A sky-blue-and-white Silverado pickup with three big black hydrogen tanks filling the bed was drawing onlookers Monday in front of the Riviera Theatre on King Street in downtown Charleston.
It was part of a Southern Legislative Conference presentation highlighting the progress and the challenges of hydrogen-fuel research.
Hydrogen fuel is expanding into more niche markets, and South Carolina has a network of experts poised to translate that into more state jobs, according to S.C. Hydrogen & Fuel Cell Alliance Executive Director Shannon Baxter-Clemmons.
The alliance is a public-private partnership that includes more than a dozen companies and schools, including the University of South Carolina, Clemson University and South Carolina State University. The group, which also includes the Savannah River National Laboratory and the South Carolina Research Authority, is collaborating to advance the commercialization of hydrogen and fuel cell technologies.
State taxpayers have chipped in more than $12 million for hydrogen fuel cell efforts, while federal, municipal and private sources have invested an additional $115 million in South Carolina.
The Silverado was an early demonstration model, brought out almost three years ago. Hydrogen fuels a modified internal-combustion engine. The major manufacturers have been experimenting with cars that use hydrogen fuel cells and run like electric cars.
Researcher Scott Greenway of Columbia was standing by the truck Monday, explaining to bystanders how hydrogen is more energy-efficient than gasoline and emits only water vapor.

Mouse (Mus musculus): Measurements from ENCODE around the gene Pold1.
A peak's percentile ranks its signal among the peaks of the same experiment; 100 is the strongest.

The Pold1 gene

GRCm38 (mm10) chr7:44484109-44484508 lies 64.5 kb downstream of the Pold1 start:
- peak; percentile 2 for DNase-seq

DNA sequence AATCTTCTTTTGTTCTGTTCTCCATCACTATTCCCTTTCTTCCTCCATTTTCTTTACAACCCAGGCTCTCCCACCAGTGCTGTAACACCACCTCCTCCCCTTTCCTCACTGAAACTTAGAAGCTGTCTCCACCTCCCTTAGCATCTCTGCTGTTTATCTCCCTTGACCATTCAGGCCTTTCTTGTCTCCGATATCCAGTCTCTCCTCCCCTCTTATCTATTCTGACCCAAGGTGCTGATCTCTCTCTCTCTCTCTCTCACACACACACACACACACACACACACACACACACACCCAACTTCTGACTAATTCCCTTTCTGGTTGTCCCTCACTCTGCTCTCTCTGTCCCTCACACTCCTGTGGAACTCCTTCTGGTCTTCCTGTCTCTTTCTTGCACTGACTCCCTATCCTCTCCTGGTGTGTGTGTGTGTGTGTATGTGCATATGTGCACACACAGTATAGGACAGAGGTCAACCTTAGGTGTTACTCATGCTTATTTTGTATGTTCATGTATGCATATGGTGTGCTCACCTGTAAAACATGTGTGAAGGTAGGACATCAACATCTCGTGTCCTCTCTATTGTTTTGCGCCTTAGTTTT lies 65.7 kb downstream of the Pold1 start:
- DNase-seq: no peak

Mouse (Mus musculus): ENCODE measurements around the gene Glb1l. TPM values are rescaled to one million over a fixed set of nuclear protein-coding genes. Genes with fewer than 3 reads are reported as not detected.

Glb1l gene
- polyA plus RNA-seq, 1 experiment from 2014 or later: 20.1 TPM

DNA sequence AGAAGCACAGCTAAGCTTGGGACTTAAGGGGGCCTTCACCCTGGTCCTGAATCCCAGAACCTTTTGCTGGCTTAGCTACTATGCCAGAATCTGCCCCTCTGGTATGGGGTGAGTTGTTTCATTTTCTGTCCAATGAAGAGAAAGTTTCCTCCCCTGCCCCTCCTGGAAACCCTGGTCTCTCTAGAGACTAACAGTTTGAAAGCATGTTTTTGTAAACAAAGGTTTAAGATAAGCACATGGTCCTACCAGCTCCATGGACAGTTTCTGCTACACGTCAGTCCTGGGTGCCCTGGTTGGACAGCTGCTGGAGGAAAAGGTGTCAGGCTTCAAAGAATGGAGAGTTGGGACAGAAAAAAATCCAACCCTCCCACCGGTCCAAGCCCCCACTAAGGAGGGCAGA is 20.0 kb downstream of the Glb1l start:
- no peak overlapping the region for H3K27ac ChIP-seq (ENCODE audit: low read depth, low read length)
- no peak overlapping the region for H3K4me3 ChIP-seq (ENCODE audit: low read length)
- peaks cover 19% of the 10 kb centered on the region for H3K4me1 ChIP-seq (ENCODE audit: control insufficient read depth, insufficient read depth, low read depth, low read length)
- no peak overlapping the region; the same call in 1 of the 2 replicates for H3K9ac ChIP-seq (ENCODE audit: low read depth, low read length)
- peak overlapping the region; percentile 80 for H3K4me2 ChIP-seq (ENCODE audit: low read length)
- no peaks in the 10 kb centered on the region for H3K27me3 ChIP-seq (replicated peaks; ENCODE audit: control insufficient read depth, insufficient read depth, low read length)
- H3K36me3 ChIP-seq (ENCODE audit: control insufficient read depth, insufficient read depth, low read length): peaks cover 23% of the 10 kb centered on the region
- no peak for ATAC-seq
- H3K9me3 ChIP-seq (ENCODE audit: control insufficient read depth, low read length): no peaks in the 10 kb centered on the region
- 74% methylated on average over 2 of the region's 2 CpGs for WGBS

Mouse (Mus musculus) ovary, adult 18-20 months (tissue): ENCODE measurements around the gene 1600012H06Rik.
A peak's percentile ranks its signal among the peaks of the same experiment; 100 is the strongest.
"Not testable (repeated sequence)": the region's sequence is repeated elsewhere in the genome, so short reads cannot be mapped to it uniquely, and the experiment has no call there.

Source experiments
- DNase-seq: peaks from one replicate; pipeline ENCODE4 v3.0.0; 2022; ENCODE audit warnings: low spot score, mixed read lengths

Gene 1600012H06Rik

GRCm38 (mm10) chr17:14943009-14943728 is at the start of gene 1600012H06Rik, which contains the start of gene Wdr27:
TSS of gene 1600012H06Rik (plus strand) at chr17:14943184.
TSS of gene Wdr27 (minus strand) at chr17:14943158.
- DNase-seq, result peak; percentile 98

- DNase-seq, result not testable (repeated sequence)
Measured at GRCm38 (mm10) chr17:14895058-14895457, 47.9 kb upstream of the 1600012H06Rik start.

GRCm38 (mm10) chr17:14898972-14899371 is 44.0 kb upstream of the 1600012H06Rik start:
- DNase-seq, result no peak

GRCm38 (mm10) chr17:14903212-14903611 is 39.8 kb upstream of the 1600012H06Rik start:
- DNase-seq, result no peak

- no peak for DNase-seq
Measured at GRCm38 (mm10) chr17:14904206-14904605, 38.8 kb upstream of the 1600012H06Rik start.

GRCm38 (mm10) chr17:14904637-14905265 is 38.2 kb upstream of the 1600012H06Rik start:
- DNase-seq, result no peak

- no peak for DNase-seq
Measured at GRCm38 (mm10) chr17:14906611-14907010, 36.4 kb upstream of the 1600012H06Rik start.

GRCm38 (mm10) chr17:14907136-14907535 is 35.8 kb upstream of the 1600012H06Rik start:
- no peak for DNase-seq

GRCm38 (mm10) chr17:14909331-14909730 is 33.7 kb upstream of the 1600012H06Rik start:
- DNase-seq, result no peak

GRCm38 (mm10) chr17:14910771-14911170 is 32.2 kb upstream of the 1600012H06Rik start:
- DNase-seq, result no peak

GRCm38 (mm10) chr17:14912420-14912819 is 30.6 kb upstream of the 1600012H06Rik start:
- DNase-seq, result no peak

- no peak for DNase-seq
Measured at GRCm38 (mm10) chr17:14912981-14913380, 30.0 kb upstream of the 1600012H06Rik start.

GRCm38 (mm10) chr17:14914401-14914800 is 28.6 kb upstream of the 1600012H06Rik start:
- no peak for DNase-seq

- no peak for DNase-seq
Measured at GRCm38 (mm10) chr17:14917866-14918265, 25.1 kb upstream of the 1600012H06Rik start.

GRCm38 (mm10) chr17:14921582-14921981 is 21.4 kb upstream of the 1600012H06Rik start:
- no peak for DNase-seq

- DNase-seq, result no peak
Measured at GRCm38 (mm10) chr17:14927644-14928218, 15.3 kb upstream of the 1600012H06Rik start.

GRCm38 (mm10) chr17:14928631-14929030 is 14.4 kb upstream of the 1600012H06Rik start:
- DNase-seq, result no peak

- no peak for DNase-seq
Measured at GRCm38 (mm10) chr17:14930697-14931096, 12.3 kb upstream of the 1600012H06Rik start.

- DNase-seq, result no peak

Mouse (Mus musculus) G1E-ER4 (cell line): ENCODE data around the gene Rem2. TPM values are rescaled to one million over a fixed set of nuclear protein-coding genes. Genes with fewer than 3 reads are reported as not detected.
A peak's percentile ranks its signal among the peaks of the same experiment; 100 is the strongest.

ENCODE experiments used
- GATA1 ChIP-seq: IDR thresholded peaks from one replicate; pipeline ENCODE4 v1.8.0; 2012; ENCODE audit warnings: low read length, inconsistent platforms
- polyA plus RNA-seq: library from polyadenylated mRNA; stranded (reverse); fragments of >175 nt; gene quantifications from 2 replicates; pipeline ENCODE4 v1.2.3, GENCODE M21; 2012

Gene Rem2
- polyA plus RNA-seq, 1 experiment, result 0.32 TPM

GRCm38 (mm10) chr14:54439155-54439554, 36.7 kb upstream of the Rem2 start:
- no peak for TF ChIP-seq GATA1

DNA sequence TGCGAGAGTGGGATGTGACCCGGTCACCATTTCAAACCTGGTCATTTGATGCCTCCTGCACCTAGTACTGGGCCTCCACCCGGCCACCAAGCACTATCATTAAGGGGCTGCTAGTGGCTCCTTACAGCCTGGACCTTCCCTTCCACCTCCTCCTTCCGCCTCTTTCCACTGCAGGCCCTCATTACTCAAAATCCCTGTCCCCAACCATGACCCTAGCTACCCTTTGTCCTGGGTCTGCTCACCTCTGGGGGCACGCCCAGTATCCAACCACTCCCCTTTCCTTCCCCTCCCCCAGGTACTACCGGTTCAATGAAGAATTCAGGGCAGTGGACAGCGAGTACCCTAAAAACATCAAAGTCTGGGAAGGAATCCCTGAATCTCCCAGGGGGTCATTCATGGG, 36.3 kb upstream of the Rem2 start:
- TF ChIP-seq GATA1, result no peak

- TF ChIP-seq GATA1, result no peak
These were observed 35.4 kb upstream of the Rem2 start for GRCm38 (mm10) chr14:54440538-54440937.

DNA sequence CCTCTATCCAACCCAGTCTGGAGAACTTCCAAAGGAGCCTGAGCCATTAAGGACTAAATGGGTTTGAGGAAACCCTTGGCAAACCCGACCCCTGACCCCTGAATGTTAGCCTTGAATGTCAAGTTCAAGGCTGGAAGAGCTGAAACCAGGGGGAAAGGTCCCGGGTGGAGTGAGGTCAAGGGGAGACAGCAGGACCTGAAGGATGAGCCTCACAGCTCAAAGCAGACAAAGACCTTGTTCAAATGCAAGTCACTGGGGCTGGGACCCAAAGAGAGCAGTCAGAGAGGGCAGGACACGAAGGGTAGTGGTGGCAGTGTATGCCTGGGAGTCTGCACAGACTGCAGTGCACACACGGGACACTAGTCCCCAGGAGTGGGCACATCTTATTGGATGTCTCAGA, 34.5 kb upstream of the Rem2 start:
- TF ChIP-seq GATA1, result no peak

Mike Sandbrink, a tall, burly Kentucky state trooper who reconstructs accidents, stepped up with a question.
"What happens if this thing gets slammed in the rear end?" Sandbrink asked.
The carbon-fiber tanks have been slammed, dropped, even shot with guns without breaking, Greenway said. They have a valve that lets out the gas when severely bumped, and the hydrogen dissipates in the air in about five minutes.
"We have permission to park this under the Capitol in Columbia," he said.
Roy Brandon, a downtown tour guide, stepped up and started taking pictures.
"I just like the fact that it's clean out of the exhaust," he said.
The hydrogen in the tanks was made from natural gas, a process that emits carbon dioxide, although only half as much as a gasoline engine. Researchers are developing ways to get hydrogen from other sources that don't pollute, Greenway said.
For example, a solar panel can produce hydrogen that can be stored for power. To demonstrate, Greenway is rigging up solar panels and hydrogen cells at Fort Sumter. When the conversion is complete, probably by the end of the year, the Civil War landmark will run entirely on the sun and hydrogen.
Critics say hydrogen fuel cells are too expensive, are not energy-efficient and that other technologies may offer better solutions. Other obstacles include the storage and distribution of hydrogen.
Still, in a nation looking for alternatives to fossil fuels, hydrogen also is making inroads as backup power for cell-phone towers and for forklifts in manufacturing plants, Greenway said.
"Are the investments we're making in hydrogen worth it?" he asked. "They're starting to pay off for us."
Trulite President Ron Seftick was demonstrating a backup generator that uses hydrogen fuel cells. For example, hospitals will use it to keep ventilators and other machinery running when the electricity goes out. Trulite opened a plant in Columbia this spring. The operation could mean 1,000 direct and spinoff jobs, company and development officials said when the plant was announced several months ago.
The 20-pound KH4 generator runs on a hydrocell about the size of a liter bottle. The hydrocell contains sodium borohydride, a powder that releases hydrogen when water is poured in.